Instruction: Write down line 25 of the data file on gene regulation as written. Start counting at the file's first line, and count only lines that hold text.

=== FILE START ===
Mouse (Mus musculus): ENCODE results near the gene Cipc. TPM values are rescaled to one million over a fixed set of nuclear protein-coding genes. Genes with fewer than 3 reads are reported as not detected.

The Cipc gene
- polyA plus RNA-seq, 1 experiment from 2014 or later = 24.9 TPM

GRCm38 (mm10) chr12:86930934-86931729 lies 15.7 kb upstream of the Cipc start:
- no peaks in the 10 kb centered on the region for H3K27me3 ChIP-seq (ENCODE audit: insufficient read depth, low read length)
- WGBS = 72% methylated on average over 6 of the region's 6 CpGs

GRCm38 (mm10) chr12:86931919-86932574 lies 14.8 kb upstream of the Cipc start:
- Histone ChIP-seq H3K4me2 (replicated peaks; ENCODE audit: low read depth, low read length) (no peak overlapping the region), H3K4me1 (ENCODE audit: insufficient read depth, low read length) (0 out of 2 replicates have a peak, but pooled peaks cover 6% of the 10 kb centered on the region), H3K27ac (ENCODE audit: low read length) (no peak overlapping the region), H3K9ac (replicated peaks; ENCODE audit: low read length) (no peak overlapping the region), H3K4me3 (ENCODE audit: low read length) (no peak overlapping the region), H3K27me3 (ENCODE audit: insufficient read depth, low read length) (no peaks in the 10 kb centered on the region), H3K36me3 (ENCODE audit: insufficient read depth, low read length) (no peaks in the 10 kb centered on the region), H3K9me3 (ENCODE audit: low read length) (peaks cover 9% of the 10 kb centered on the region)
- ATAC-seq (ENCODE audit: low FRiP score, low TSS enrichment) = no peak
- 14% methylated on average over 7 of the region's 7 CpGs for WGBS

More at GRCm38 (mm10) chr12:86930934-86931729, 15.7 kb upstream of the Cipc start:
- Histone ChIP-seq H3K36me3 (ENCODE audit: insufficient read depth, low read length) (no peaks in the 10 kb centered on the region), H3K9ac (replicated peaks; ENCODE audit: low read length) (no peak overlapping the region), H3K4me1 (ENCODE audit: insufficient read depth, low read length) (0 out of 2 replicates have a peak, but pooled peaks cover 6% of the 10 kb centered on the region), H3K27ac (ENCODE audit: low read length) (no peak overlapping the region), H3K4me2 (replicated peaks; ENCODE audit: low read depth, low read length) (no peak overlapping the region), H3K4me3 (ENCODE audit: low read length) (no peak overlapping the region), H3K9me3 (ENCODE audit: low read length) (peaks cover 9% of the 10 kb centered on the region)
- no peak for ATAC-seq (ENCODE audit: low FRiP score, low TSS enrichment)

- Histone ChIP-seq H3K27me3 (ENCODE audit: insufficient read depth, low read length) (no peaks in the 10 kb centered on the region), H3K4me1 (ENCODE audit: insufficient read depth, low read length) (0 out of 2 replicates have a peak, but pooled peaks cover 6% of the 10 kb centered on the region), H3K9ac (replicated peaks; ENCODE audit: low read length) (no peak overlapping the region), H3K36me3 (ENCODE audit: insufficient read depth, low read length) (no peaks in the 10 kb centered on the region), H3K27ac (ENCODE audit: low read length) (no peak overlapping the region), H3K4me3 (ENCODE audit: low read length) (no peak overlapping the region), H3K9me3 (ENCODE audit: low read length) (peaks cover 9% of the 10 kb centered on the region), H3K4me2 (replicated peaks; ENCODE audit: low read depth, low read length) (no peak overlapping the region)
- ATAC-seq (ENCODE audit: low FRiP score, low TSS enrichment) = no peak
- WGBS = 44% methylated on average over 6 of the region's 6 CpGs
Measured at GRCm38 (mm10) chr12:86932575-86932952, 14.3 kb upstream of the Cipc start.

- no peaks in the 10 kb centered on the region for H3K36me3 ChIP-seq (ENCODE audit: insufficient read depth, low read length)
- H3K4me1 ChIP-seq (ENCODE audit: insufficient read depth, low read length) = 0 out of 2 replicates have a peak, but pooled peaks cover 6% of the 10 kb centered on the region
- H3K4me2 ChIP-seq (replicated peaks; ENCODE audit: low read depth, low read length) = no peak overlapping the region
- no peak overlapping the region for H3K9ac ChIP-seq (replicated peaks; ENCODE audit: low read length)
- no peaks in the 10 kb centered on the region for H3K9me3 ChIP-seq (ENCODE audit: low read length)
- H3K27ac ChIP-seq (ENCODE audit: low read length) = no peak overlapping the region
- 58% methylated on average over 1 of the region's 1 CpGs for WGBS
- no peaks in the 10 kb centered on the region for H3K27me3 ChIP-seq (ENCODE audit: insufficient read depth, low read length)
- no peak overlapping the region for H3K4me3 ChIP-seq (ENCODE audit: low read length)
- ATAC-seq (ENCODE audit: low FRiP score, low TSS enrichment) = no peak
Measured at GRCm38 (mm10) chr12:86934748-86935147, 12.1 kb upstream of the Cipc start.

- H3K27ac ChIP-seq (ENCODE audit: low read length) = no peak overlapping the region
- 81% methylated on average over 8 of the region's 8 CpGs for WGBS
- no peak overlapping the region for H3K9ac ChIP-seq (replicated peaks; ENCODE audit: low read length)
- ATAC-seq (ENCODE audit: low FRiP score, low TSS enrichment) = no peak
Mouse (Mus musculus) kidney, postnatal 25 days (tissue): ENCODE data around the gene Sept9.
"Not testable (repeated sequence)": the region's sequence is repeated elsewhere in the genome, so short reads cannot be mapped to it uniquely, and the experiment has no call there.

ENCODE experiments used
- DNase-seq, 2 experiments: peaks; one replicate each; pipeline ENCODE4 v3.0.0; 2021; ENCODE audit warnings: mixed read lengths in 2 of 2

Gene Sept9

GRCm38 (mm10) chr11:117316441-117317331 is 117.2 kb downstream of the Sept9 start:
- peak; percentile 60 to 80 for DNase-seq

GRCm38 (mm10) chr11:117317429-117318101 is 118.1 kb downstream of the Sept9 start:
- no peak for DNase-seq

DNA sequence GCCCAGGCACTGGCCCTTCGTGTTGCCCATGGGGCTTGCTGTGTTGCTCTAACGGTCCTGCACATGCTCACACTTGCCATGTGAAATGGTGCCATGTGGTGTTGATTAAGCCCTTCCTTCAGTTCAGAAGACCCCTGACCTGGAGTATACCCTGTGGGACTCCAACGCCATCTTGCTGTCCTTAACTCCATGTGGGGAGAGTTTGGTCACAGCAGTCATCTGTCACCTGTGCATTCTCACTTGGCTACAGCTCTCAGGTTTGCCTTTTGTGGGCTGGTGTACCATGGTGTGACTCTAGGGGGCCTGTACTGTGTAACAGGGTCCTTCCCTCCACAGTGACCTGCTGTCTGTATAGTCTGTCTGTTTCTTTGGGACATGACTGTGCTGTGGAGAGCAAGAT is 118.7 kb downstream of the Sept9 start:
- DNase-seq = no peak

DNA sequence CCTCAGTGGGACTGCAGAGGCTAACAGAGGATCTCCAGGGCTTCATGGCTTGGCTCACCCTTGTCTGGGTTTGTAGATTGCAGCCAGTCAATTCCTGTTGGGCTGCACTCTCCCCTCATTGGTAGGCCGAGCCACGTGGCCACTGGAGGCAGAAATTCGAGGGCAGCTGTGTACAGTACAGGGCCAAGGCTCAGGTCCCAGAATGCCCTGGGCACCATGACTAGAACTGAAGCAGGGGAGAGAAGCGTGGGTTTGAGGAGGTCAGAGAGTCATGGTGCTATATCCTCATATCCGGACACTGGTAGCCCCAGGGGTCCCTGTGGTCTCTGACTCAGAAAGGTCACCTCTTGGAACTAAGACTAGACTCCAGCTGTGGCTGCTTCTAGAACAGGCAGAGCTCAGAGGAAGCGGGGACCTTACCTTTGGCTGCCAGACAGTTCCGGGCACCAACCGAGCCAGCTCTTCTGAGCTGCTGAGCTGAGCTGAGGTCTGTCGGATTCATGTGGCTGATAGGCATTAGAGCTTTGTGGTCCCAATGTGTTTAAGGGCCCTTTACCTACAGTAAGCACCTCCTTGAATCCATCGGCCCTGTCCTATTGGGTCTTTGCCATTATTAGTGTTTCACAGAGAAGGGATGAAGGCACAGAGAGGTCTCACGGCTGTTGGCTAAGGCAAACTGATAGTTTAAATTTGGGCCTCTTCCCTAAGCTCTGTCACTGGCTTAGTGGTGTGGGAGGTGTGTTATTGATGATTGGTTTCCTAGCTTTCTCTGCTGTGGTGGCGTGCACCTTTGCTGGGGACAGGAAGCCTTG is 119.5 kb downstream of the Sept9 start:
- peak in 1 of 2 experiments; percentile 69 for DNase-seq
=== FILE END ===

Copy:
- no peaks in the 10 kb centered on the region for H3K27me3 ChIP-seq (ENCODE audit: insufficient read depth, low read length)